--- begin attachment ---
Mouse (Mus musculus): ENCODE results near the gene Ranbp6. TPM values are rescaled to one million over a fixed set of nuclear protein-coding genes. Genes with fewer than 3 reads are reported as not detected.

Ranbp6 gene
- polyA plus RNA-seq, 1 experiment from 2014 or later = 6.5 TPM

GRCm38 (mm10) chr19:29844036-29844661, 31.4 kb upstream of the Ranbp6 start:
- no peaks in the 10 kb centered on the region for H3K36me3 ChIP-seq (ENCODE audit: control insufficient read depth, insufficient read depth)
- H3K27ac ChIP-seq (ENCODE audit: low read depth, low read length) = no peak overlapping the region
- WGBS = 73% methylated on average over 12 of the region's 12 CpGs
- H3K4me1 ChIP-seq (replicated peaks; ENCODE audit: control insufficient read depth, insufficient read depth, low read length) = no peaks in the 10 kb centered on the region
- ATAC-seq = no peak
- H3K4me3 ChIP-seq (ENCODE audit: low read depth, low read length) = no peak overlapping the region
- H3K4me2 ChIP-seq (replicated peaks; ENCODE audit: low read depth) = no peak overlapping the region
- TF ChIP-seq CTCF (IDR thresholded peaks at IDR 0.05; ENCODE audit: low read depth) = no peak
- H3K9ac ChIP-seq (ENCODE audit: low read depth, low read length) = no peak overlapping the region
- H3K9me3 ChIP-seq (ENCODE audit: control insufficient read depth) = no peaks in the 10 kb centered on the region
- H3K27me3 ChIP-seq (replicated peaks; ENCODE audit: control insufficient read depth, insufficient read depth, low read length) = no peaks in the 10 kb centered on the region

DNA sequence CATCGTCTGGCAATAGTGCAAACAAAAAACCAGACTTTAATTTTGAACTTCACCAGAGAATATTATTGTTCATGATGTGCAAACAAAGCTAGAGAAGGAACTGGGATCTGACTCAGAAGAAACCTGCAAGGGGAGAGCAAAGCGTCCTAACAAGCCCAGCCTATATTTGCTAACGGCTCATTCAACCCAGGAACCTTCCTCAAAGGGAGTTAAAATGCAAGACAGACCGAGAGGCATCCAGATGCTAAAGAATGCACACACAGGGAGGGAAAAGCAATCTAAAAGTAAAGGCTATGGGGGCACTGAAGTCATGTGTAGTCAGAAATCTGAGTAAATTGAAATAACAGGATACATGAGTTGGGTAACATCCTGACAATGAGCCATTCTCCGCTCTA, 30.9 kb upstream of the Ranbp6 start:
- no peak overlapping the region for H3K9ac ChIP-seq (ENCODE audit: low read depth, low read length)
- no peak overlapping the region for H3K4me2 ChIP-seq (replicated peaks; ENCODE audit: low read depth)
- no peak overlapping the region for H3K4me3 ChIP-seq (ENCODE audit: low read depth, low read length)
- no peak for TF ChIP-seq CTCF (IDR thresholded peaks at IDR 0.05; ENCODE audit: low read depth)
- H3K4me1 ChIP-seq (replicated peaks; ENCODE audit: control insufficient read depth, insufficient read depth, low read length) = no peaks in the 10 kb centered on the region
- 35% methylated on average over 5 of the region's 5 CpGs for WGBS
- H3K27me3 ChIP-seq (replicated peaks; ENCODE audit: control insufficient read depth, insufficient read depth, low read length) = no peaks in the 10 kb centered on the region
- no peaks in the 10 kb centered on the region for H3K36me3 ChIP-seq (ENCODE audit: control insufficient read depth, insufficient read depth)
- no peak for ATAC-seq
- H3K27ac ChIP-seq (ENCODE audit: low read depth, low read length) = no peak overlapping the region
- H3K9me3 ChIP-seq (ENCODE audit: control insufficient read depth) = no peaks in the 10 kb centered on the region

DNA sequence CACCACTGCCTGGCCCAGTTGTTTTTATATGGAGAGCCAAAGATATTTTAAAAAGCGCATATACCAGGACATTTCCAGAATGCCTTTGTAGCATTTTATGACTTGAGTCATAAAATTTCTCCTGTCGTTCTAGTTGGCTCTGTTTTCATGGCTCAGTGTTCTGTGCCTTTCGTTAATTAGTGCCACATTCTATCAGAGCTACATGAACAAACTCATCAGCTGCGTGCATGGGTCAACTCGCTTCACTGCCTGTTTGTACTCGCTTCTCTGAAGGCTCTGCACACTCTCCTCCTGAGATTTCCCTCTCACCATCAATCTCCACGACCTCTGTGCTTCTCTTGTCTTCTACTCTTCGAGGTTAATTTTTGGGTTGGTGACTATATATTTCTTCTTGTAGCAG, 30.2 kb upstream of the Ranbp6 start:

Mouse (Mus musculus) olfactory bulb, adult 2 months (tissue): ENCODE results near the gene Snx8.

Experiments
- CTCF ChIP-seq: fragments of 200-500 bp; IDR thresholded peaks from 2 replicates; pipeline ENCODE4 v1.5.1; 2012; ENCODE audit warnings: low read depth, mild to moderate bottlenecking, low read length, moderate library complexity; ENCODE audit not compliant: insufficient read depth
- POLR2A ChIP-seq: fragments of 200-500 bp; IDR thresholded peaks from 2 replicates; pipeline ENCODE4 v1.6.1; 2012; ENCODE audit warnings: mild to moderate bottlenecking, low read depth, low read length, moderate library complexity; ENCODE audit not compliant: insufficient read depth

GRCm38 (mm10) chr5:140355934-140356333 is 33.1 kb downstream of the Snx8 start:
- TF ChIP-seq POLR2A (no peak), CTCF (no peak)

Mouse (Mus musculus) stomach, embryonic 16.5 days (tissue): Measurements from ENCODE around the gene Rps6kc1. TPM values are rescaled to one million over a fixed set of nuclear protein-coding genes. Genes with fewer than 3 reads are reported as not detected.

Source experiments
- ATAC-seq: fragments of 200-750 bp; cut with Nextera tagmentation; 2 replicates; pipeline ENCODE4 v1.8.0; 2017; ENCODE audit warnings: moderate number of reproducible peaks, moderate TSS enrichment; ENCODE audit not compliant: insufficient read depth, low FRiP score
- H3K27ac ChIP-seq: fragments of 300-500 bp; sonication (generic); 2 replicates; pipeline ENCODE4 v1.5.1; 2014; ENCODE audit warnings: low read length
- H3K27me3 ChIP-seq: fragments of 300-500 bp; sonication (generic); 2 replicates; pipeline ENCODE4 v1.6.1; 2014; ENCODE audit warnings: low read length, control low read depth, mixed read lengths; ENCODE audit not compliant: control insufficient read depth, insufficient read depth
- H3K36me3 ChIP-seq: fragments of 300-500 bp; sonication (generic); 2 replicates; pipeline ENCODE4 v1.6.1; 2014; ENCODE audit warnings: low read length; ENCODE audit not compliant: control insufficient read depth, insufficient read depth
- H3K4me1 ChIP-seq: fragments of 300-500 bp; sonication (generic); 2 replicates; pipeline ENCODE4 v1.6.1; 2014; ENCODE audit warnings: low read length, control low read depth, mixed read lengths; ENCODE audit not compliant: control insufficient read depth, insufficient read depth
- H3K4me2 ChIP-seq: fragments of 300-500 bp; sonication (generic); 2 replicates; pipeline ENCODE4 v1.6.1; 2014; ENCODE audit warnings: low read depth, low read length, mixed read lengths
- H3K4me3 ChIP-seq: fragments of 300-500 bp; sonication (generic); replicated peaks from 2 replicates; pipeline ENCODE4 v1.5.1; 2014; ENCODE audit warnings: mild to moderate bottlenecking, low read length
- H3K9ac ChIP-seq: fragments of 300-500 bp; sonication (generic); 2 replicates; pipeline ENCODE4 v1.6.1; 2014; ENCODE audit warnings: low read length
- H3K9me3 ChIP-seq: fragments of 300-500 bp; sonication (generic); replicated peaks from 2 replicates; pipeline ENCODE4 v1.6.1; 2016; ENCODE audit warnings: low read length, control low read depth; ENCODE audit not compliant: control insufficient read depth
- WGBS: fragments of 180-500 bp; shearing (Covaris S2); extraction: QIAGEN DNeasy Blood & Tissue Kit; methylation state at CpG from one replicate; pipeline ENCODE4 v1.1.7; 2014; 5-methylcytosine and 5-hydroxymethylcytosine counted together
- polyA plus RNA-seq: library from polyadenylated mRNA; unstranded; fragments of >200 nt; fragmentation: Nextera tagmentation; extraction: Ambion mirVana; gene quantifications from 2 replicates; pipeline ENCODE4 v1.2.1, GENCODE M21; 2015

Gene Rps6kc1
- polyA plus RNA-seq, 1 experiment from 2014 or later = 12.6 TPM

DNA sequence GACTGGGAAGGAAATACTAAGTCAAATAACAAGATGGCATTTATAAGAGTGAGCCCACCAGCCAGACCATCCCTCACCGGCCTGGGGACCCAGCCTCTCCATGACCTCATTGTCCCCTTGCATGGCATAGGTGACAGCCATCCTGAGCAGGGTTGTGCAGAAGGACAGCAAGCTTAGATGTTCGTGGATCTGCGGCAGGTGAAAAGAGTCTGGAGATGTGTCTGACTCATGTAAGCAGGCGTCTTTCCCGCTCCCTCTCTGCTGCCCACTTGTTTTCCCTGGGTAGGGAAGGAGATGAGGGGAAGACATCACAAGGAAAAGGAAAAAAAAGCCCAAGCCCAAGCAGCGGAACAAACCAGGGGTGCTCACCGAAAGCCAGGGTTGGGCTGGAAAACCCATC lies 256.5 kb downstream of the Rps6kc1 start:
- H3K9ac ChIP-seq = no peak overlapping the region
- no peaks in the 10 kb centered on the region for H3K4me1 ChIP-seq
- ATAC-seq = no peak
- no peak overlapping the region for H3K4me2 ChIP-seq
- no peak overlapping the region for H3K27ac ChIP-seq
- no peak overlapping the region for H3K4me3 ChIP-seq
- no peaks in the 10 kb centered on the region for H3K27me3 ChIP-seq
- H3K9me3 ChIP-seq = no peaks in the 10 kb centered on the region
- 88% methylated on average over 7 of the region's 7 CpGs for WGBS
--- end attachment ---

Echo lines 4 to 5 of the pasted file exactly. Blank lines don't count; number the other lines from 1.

GRCm38 (mm10) chr19:29844036-29844661, 31.4 kb upstream of the Ranbp6 start:
- no peaks in the 10 kb centered on the region for H3K36me3 ChIP-seq (ENCODE audit: control insufficient read depth, insufficient read depth)